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Thanks Pat, it is interesting to read different opinion. I was aware about lead and the new stuff with no lead content. So, should I buy thin/copper/silver wire ? Is the proportion of content of each, except for melting temperature point, important for quality of the finition on PE ? 

 

Oh I forget : lots of no lead solder wire contain rosin in core, I do not know if this fit your recommandation.

 

Thanks,

 

Michel

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If you plan on soldering in electrical situations, you should use a rosin flux. Acid flux will affect the electrical work. Flux is the last step in cleaning your parts before soldering them.

 

I suspect your usage won't be in electrical use, so acid fluxes should be OK. Make sure you clean off the acid flux very thoroughly after your soldering is complete.

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Hi Michel, as Canute says, the need drives the solution.  Sorry, I made the mistake of assuming it was for our hobby only where there is little need for electrical consideration, unless adding LEDS.

 

WRT the type of solder, I predominantly use the wire types but it depends on what you can get.  I can take small flakes/bits off the wire where I simply need a pellet/flake but then retain the benefits of wire for larger jobs.  You can also get small sheets from which to cut pellets.  Temperature is my main driver but where I need a lot of holding power (like in the winches I made (1:72) to which the wire ropes will be attached and tensioned, I also look at the silver content.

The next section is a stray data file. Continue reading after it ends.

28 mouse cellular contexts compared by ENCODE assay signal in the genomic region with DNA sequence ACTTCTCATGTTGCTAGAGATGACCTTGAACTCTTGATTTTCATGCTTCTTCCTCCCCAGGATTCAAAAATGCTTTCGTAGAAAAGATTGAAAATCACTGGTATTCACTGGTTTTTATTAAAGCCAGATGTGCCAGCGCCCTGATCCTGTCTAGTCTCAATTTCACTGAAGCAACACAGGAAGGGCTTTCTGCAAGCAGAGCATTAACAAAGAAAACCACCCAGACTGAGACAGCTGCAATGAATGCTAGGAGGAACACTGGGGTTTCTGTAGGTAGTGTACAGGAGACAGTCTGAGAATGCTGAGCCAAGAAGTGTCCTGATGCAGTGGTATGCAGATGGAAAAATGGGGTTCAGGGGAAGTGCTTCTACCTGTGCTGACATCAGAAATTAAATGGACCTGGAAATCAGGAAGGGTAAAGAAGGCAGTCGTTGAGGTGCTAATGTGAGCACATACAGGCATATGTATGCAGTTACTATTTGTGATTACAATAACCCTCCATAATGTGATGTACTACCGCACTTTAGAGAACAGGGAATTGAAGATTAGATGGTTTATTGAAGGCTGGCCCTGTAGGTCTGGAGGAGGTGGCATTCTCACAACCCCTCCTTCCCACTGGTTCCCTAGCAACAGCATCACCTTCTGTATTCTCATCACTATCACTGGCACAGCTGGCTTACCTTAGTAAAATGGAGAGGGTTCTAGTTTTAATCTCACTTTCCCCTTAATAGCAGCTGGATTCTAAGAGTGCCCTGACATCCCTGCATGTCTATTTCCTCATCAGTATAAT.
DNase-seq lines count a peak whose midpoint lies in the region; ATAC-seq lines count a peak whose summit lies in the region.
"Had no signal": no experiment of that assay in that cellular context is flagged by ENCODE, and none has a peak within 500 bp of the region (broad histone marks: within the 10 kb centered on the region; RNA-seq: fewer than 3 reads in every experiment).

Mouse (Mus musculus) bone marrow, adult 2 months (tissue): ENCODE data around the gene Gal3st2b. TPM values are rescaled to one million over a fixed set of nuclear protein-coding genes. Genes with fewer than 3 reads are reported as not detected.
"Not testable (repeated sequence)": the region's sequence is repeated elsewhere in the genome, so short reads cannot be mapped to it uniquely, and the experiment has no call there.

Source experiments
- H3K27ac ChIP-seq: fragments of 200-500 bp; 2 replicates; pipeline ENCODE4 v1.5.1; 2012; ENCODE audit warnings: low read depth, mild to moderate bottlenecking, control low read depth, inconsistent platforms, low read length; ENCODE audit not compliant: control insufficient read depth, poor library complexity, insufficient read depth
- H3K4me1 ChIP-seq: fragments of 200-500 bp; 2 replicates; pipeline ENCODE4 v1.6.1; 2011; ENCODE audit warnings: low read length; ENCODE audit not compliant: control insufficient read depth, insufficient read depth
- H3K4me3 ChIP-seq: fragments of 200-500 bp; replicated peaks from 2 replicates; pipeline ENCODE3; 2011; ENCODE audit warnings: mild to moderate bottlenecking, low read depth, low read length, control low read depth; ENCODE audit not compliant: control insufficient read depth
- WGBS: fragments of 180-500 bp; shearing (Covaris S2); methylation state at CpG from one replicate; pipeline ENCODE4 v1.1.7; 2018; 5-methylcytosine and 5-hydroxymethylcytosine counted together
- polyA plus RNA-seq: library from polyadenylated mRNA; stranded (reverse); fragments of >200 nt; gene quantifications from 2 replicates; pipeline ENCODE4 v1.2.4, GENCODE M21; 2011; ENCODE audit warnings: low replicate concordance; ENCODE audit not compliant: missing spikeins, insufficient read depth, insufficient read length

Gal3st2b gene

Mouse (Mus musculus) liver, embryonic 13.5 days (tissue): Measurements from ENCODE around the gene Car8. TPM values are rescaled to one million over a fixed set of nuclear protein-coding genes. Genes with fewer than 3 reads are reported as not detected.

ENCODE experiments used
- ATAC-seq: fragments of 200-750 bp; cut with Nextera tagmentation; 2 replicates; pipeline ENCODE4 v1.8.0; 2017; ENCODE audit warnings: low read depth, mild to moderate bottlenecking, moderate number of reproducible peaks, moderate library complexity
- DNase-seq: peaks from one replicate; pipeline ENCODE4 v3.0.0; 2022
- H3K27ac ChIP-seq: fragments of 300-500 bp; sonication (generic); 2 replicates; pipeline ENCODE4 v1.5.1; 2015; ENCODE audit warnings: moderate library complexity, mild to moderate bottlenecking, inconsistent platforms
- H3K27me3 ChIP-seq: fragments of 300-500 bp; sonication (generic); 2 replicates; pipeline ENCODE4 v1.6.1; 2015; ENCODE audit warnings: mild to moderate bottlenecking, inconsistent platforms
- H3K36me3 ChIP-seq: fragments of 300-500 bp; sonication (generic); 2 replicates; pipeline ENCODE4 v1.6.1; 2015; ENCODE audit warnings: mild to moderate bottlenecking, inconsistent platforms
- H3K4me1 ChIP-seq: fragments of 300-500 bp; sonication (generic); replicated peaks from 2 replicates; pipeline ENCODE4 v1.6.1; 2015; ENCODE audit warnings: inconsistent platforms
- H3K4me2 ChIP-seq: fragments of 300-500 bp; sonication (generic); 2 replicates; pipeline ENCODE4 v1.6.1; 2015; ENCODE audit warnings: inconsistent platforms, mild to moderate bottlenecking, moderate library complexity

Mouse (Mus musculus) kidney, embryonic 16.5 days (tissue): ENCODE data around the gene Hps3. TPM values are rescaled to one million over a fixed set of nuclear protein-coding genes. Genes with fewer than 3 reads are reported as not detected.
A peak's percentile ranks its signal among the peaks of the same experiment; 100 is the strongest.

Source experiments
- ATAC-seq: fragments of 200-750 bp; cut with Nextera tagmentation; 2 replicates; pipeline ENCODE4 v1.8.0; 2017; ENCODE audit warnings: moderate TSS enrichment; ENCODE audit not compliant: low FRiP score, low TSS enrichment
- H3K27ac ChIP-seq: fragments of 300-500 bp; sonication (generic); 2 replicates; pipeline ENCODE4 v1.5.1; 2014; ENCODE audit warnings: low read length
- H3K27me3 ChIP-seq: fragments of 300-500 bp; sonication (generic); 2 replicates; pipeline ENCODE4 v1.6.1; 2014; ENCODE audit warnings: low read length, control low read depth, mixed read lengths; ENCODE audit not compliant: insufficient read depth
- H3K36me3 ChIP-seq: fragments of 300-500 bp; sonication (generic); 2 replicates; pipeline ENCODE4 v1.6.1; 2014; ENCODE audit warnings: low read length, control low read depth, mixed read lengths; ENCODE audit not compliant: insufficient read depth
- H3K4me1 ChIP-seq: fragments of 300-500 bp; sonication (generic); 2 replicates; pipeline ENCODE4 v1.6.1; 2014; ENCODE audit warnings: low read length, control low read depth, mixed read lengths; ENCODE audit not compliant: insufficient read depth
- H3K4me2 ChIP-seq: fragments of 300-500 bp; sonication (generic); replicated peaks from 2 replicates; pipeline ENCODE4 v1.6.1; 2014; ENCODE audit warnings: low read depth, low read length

I hope that helps?

 

cheers

 

Pat

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I have been soldering all sorts of things for at least 60 years. The most challenging work has been hand soldering surface mount ICs with pin spacing of 0.5 mm (0.02 inch) or less without getting solder bridges between pins. I also solder tiny parts for models, such as photo etch.

 

I have found liquid fluxes to be superior to paste because they flow readily between surfaces. I paint them on the joint to be soldered with a small brush. Only enough to flow into the gap is needed. When hot solder hits the flux it evaporates and the solder follows it into the gaps.

 

I like the citric acid based fluxes because they are water soluble and wash off easily with no residue. And they smell like orange juice! They are used on electrical equipment such as ICs, wiring, circuit boards, etc. But they work just as well with photo etch.

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I did not fond all the materials proposed, so , finally, I purchased these soldering Materials :

  • Hakko FS-100 Tip Cleaner ;
  • Canfield solid wire 60/40 (no core). I will cut chip or or make flake with cutter ;
  • MG Chemicals Rosin Paste Flux .

Thanks for everyone who have contributed in this thread.

 

Michel

Canfield Solid wire 60-40.jpg

FS-100 Hakko.jpg

MG Chemicals Paste.jpg